In the autobiographies of autistic individuals, God, the cornerstone of most people’s religious experience, is presented more as a sort of principle than as a psychological entity. For autistics, God seems to be a faceless force in the universe that is directly responsible for the organization of cosmic structure—arranging matter in an orderly fashion, or “treating” entropy—or He’s been reduced to cold, rational scientific logic altogether. […] What is noticeably missing is a sense of interpersonal relations between the autistic individual and God. It’s almost as if the algorithmic strategies used to deal with other people spill over into the authors’ religious beliefs as well. […]

On the other side of the clinical coin from autism is the disorder of paranoid schizophrenia, in which the term “paranoid” captures the essence of a theory of mind gone completely wild. These individuals see personal signs and messages in nearly everything. The experience of apophenia (seeing patterns of connections in random or meaningless events) that is more or less endemic to the psychology of these patients is especially telling. For example, University of Edinburgh psychiatrist Jonathan Burns writes,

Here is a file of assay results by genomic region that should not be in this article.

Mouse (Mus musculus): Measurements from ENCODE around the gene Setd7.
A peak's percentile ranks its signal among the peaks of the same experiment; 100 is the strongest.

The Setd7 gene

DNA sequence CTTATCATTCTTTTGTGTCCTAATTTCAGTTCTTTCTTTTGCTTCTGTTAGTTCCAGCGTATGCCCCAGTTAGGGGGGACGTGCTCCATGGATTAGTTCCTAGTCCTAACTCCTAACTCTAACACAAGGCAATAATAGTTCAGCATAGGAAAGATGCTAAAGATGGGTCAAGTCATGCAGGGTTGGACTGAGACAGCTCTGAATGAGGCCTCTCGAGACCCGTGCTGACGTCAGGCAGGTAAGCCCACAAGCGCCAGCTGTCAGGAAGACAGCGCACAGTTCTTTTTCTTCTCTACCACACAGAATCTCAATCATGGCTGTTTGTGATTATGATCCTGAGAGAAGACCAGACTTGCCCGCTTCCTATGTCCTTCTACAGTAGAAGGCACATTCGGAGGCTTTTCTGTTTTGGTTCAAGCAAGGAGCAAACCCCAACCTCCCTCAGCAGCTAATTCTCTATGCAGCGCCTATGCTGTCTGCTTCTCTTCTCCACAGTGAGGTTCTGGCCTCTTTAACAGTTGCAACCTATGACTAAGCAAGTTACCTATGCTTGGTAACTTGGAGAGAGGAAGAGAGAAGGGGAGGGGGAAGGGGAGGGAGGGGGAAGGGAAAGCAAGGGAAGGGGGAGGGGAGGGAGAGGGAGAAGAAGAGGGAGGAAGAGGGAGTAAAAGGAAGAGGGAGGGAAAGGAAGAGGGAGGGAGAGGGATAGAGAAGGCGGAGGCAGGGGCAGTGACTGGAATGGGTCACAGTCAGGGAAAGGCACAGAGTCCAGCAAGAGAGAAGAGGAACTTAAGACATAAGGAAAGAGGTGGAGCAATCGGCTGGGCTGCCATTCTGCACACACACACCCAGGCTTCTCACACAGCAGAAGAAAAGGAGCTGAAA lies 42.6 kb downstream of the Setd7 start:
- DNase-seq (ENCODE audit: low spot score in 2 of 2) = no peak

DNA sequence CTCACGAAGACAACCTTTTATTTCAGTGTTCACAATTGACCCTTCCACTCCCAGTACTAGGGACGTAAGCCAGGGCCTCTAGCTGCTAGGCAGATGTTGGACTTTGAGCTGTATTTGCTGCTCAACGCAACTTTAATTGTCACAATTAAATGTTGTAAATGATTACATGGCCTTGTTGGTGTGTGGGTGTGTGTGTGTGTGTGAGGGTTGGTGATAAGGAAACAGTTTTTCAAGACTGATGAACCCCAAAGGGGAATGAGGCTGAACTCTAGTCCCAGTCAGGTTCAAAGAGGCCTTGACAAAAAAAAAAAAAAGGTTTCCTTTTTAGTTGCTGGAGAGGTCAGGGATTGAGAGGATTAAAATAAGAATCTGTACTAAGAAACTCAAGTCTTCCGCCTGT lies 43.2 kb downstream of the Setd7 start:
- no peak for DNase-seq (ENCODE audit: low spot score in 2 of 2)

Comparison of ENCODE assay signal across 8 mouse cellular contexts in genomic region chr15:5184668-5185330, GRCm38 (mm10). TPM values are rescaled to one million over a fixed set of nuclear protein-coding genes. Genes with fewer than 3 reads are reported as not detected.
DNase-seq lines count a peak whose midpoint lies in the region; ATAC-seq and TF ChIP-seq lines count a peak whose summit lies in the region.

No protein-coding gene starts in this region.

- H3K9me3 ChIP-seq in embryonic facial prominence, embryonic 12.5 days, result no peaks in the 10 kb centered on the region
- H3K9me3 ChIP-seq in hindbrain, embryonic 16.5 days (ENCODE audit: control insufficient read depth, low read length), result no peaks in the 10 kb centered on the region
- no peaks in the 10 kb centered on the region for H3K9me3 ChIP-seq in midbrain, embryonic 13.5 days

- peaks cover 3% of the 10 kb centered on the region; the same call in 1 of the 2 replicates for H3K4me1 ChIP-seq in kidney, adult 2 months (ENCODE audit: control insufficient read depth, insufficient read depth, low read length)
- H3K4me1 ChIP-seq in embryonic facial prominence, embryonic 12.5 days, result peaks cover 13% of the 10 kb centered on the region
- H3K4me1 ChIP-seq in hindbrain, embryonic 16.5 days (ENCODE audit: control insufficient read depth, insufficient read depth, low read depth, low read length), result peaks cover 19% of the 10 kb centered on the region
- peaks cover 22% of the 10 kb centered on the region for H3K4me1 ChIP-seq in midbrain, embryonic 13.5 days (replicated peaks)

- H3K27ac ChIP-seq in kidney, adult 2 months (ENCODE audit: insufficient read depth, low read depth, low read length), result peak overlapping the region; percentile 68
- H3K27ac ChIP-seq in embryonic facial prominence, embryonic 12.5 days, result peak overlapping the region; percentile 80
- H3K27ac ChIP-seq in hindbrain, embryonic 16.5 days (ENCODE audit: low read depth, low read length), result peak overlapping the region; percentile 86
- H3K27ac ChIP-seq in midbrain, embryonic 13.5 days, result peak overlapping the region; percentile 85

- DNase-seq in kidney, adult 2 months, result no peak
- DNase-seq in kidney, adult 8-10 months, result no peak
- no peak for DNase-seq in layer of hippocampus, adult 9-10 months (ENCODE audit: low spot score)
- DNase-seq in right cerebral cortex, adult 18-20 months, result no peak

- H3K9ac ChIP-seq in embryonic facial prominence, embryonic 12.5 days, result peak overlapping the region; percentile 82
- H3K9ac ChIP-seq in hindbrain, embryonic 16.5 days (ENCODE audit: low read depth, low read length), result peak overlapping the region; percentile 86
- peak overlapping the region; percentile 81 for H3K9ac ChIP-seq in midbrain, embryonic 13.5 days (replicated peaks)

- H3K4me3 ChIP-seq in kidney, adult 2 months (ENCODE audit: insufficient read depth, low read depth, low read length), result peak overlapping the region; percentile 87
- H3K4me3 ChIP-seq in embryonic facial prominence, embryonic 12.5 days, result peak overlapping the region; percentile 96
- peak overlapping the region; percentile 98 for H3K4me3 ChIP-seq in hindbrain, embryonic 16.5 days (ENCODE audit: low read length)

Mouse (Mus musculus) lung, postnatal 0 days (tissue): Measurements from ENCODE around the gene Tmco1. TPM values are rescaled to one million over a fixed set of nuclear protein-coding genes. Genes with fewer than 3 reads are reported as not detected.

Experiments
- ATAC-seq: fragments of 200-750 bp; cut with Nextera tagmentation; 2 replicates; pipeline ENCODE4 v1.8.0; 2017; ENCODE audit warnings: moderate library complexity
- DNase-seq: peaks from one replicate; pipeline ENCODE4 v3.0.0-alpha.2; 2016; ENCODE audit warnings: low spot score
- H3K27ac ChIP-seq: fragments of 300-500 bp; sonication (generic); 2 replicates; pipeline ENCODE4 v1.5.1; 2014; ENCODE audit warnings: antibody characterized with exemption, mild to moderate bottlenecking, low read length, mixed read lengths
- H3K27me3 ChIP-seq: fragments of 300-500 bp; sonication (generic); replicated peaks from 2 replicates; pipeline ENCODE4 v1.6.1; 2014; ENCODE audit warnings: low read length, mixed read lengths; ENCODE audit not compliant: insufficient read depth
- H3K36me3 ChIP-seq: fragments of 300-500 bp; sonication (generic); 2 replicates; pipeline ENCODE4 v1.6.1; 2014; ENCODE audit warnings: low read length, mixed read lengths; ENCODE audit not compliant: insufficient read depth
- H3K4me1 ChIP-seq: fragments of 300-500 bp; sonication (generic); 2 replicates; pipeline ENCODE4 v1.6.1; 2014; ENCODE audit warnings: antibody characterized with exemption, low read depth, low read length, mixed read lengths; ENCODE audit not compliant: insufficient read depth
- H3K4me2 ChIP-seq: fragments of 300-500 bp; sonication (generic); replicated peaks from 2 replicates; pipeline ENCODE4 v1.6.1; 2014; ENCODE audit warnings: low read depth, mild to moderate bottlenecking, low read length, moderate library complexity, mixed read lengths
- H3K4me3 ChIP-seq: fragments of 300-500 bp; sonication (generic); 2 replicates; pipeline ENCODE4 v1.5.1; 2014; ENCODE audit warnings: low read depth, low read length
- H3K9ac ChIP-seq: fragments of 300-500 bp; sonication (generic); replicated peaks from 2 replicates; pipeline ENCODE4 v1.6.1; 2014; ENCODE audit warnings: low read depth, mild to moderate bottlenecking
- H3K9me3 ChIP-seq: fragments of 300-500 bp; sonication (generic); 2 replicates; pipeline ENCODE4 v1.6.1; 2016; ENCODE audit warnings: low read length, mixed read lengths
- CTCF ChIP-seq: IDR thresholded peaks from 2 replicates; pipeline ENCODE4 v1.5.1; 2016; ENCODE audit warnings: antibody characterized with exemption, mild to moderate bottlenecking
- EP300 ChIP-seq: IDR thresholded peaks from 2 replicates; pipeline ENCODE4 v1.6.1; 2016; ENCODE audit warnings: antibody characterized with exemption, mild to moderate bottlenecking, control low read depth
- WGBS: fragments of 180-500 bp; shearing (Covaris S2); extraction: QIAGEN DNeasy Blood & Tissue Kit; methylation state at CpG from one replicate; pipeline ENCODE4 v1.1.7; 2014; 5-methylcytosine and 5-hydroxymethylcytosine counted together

Patients with schizophrenia seek meaning in the bizarre phenomena of their psychoses. Theistic and philosophical phenomena populate their hallucinations, while the frantic search for, and misattribution of, intentionality must lie at the heart of symptoms such as thought insertion, ideas of reference and paranoid delusions.

– Jesse Bering, The Belief Instinct: The Psychology of Souls, Destiny, and the Meaning of Life (2011)

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